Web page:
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Make peanut butter at home. Photo: iStock
Make peanut butter at home. Photo: iStock

The great Indian food swap

Try a healthy hack that is easy to execute. Take your cues from the Lounge team's swaps for the year

At the Magnetic Fields festival in Rajasthan last month, a fellow journalist introduced me to the joys of pickle juice (fermented vinegar, salt and minerals) as a whisky mixer. Its sour and tangy taste is a marked improvement over the fizzy blandness of soda. As a bonus, any leftover pickle juice can be had in the morning as a surprisingly effective hangover cure. —BK

In the wavering road to zero added sugar, this year, I switched to coconut sugar. It has a glycemic index of 35 and is a nutrient powerhouse. I get mine from Naturally Yours: minimally processed, unbleached and without preservatives. Its crunchy caramel texture is close to powdered jaggery but its flavour less overbearing in a cup of Darjeeling tea. You shouldn’t have to suffer stevia again. —AG

In my carb-fuelled life (think rice, rotis, white bread), I sometimes try to stick to an apple a day. The starch-rich potatoes in my aloo-baingan have been nudged out by crunchy green apples (use Granny Smith apples if you like). High in fibre and potassium, the sweet-sour apples complement the antioxidant-rich brinjals. There’s more: the whole dish is lifted by the flavour of cinnamon, yes that anti-diabetic, anti-inflammatory superfood. —NC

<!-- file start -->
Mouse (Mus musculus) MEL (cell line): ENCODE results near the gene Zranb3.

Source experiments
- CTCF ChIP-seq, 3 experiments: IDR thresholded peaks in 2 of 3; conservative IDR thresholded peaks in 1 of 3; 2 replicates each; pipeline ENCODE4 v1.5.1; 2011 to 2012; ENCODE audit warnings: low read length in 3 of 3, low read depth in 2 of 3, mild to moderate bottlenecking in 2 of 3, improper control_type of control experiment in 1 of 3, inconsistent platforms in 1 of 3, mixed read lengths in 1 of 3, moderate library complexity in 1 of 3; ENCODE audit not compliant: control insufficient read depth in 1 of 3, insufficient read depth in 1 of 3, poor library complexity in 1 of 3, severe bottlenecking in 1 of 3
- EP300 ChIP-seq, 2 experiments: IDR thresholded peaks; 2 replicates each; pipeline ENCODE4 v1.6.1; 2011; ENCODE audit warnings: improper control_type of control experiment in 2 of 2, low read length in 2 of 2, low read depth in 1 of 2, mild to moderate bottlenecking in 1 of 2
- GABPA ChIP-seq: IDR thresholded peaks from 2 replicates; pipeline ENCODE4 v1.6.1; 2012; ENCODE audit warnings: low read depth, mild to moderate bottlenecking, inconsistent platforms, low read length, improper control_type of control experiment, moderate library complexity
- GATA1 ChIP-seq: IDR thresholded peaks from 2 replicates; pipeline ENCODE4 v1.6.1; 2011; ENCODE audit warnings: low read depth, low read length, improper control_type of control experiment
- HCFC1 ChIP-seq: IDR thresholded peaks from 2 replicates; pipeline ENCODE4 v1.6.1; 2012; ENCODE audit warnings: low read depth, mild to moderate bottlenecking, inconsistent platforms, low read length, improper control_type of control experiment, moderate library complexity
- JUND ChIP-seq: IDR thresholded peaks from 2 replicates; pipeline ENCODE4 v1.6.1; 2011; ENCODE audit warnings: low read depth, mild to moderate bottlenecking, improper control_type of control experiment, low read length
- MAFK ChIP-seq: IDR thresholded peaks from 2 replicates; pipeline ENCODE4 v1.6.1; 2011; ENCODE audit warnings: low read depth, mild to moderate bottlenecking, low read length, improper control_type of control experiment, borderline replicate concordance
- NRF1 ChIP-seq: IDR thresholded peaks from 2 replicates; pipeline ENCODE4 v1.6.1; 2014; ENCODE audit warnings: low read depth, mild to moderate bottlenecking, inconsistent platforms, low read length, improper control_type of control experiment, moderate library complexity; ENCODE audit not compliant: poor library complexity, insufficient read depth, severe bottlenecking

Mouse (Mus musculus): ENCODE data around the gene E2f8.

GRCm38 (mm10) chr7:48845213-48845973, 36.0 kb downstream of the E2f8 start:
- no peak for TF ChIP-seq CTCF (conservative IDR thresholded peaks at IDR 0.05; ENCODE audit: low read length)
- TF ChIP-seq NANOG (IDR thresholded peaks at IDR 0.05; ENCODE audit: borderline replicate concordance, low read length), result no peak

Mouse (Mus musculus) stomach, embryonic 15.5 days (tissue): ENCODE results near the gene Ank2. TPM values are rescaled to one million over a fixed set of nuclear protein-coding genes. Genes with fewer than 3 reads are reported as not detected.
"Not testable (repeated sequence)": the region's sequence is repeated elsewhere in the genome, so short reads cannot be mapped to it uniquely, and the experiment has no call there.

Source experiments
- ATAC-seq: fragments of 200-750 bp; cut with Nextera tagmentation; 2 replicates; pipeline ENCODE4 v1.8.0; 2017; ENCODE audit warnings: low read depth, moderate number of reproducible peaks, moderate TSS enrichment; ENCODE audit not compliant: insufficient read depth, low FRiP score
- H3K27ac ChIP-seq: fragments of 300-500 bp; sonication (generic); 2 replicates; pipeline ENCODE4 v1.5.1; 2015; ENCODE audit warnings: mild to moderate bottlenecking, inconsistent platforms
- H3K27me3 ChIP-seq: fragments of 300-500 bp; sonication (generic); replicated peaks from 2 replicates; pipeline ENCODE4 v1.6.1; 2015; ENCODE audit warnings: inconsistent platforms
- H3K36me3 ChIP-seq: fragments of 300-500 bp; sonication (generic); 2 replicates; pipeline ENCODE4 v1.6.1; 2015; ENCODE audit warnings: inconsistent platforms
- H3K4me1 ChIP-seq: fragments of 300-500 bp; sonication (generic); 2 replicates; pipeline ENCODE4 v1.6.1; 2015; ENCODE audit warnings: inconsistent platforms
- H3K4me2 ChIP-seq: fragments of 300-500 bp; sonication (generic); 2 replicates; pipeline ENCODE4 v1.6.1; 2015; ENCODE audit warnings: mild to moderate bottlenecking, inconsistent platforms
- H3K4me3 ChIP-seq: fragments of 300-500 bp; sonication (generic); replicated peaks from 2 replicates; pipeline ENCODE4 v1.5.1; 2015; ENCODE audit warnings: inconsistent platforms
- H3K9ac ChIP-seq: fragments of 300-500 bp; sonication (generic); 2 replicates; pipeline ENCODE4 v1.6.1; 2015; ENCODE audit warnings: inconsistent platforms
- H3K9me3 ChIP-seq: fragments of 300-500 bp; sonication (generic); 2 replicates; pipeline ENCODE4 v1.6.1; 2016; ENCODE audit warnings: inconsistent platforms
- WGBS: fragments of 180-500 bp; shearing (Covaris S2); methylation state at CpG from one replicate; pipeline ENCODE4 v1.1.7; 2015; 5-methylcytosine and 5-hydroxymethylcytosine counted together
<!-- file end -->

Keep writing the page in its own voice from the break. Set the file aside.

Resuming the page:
The bad news is my caffeine intake has risen dramatically in the last couple of years. A silver lining of sorts is that, having moved from instant coffee to the French press camp, my addiction is more aromatic and better-tasting than before. I started off sharing a press with colleagues in office, then bought a small one for home. My new year’s resolution is to head further down the coffee-snob road and start grinding beans at home. —UB

I’ve benefited from my flatmate’s experiments with home-made peanut butter, which is surprisingly easy to make—just dry roast the peanuts and grind them in a mixer (add a few drops of olive oil for a smoother texture). You can also try introducing new ingredients in every batch, like dark chocolate, cinnamon or dried figs, or choose a different nut for cashew butter or walnut butter.—VC

My 4pm craving was usually fulfilled by a deep-fried snack. As I pled to be rescued from this daily indulgence of pakoras or banana chips, the guava came as a healthier substitute. The fruit is available for the most part of the year, and I like mine unripe, freshly cut, and sprinkled with some chat masala. —BF

I can never resist buying plums. After eating my way through five or six (usually a box of 10), some, slightly past their prime, remain. The easiest thing to rustle up is a plum preserve flavoured with star anise and grated ginger. This tangy-sweet preserve has replaced canned pickle relish in my savoury home-made sandwiches and sliders. —AS

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